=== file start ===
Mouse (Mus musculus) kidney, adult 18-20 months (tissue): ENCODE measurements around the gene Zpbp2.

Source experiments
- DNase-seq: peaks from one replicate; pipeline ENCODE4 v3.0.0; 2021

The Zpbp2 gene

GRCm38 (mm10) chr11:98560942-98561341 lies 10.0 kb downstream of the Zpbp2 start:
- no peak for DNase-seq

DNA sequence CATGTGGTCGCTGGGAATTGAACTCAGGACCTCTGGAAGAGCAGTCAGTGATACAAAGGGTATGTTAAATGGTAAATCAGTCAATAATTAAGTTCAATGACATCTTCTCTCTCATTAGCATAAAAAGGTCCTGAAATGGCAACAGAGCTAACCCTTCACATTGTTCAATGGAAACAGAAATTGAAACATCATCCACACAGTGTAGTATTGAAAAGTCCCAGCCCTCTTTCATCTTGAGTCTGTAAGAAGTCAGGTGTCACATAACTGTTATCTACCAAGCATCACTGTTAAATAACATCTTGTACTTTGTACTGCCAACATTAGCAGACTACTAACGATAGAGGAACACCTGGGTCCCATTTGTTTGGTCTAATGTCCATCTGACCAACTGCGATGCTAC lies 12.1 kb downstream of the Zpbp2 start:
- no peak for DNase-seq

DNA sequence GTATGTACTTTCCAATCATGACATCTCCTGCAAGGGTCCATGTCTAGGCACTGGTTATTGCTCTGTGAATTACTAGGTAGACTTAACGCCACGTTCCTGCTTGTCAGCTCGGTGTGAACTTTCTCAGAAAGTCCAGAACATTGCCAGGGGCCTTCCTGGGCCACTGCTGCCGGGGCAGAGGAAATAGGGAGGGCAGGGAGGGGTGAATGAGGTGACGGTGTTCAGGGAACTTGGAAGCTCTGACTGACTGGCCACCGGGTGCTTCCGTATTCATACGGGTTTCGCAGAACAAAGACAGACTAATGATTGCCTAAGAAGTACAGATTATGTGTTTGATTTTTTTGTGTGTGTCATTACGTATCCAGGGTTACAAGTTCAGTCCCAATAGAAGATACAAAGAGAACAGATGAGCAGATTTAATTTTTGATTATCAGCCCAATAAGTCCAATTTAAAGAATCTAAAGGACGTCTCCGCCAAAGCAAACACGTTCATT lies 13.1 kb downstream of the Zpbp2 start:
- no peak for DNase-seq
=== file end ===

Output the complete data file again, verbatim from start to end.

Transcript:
Mouse (Mus musculus) kidney, adult 18-20 months (tissue): ENCODE measurements around the gene Zpbp2.

Source experiments
- DNase-seq: peaks from one replicate; pipeline ENCODE4 v3.0.0; 2021

The Zpbp2 gene

GRCm38 (mm10) chr11:98560942-98561341 lies 10.0 kb downstream of the Zpbp2 start:
- no peak for DNase-seq

DNA sequence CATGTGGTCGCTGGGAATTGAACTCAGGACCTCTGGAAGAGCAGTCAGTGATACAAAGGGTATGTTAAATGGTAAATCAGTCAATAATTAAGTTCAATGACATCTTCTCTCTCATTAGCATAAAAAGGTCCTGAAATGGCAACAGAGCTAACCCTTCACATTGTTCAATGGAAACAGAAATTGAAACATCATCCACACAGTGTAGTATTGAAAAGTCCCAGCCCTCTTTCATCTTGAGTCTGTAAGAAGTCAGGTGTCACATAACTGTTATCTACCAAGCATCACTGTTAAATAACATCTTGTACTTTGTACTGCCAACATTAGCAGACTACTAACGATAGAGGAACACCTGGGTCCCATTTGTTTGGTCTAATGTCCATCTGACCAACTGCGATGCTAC lies 12.1 kb downstream of the Zpbp2 start:
- no peak for DNase-seq

DNA sequence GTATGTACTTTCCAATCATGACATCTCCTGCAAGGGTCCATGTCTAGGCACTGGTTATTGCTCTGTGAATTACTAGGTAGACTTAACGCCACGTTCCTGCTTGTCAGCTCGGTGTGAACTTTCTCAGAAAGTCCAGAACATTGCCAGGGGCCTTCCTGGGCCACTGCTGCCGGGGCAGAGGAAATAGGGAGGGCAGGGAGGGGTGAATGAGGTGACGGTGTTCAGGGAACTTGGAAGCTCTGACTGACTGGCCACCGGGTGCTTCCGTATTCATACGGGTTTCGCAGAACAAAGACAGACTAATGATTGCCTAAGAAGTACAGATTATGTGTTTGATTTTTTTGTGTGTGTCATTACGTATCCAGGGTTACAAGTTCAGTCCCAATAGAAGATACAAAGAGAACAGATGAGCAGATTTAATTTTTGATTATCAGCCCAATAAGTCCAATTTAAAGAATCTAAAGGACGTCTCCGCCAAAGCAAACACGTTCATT lies 13.1 kb downstream of the Zpbp2 start:
- no peak for DNase-seq